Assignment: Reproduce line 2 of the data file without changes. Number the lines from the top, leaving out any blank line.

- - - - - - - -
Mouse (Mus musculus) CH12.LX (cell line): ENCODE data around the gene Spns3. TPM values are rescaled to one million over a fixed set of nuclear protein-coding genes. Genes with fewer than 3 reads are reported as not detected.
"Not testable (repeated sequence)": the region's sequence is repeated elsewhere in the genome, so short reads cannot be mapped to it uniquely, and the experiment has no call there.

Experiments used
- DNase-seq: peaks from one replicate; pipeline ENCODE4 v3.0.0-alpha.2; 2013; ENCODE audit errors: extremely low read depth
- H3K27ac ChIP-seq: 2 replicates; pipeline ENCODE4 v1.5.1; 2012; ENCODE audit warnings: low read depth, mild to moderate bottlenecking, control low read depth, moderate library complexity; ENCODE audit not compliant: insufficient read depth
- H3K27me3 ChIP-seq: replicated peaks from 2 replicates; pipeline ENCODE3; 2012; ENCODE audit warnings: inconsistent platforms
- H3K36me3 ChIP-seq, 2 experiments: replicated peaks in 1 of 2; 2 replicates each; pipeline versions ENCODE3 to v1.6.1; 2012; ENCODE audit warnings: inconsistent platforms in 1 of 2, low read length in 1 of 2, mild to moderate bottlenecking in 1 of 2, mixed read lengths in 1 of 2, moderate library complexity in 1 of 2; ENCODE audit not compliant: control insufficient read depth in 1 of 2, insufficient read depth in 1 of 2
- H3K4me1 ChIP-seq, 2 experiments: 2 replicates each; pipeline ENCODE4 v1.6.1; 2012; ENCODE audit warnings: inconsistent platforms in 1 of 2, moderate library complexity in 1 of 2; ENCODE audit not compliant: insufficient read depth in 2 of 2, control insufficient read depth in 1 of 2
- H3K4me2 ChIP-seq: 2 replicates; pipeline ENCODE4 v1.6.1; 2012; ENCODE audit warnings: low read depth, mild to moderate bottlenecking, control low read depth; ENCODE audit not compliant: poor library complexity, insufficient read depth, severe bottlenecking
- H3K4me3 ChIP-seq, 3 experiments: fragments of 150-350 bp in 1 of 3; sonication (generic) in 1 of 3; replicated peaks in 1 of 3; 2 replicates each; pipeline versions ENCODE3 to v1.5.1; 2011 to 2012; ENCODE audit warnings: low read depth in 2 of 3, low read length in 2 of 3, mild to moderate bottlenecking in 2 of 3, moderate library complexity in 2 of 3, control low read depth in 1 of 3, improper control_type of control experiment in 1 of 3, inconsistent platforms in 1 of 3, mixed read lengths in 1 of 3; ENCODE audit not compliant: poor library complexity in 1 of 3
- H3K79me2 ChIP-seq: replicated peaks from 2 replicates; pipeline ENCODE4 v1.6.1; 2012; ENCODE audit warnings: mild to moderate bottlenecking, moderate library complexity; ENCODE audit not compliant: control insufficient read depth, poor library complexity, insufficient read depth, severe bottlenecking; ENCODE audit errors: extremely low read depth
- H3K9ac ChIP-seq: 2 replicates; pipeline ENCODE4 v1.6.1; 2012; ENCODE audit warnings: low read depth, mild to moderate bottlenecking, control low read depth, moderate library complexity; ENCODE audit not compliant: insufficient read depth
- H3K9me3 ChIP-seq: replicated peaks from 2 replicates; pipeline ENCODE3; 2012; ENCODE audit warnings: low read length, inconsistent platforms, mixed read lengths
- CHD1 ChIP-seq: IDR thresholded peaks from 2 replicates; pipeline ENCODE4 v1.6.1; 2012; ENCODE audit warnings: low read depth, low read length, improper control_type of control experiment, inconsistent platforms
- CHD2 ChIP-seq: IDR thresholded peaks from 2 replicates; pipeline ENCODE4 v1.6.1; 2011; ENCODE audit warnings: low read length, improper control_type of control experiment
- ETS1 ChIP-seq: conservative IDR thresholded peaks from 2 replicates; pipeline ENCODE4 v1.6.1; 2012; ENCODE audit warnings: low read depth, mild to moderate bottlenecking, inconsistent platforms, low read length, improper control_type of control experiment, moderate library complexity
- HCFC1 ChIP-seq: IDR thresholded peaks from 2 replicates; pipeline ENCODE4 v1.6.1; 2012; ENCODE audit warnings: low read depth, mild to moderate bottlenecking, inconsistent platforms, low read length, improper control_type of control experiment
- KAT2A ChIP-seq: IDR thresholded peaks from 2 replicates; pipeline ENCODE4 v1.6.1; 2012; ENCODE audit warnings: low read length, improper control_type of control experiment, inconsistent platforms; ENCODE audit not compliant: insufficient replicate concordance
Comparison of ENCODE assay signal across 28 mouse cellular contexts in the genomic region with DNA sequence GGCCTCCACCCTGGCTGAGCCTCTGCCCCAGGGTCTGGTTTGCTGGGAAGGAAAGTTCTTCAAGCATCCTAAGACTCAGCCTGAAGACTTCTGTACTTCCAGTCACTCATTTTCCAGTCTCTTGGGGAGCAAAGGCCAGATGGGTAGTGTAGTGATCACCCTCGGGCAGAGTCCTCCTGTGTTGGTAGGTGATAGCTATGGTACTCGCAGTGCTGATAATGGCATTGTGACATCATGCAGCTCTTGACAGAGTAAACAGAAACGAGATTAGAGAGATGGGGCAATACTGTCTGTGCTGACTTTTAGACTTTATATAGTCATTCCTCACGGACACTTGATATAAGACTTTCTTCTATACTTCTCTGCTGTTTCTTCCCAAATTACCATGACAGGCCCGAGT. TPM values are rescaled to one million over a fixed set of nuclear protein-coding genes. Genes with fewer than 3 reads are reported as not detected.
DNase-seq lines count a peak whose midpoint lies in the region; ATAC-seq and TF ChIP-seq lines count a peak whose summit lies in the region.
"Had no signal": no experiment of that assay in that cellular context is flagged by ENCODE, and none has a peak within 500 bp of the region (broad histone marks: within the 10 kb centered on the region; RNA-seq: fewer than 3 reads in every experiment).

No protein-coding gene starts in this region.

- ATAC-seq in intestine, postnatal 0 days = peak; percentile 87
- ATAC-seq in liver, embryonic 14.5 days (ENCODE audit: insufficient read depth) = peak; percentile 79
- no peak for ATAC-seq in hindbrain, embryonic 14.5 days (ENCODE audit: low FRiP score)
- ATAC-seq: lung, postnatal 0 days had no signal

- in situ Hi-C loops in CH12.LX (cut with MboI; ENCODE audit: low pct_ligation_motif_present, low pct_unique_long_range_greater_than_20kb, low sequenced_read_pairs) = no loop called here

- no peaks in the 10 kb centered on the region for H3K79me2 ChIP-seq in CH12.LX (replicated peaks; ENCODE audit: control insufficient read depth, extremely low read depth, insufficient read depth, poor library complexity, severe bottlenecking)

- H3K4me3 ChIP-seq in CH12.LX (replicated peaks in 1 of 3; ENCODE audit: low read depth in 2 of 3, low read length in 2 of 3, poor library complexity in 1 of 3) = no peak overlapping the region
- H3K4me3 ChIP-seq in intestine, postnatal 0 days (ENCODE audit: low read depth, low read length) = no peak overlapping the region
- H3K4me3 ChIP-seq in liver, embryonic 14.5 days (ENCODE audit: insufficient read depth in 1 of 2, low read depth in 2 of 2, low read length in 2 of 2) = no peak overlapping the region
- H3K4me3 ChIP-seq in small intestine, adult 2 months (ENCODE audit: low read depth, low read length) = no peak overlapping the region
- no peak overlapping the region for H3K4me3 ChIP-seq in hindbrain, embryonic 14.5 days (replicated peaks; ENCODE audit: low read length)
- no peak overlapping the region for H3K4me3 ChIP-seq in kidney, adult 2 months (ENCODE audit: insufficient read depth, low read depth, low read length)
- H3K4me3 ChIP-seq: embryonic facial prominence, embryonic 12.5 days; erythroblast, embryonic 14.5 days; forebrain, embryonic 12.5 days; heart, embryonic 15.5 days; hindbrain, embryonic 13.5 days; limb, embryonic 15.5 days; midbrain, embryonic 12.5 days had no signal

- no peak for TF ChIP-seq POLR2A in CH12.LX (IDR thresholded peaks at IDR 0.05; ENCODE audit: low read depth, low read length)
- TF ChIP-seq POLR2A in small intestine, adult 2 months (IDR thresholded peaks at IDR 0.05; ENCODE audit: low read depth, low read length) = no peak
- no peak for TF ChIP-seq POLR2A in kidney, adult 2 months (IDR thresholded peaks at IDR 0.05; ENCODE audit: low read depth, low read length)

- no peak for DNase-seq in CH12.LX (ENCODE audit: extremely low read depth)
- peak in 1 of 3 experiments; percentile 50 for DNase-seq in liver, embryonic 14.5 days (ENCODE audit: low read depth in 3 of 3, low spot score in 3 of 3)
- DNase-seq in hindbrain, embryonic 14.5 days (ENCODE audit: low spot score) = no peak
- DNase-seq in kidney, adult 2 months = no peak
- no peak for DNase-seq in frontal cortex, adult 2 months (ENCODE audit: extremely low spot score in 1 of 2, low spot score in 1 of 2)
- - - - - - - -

"Not testable (repeated sequence)": the region's sequence is repeated elsewhere in the genome, so short reads cannot be mapped to it uniquely, and the experiment has no call there.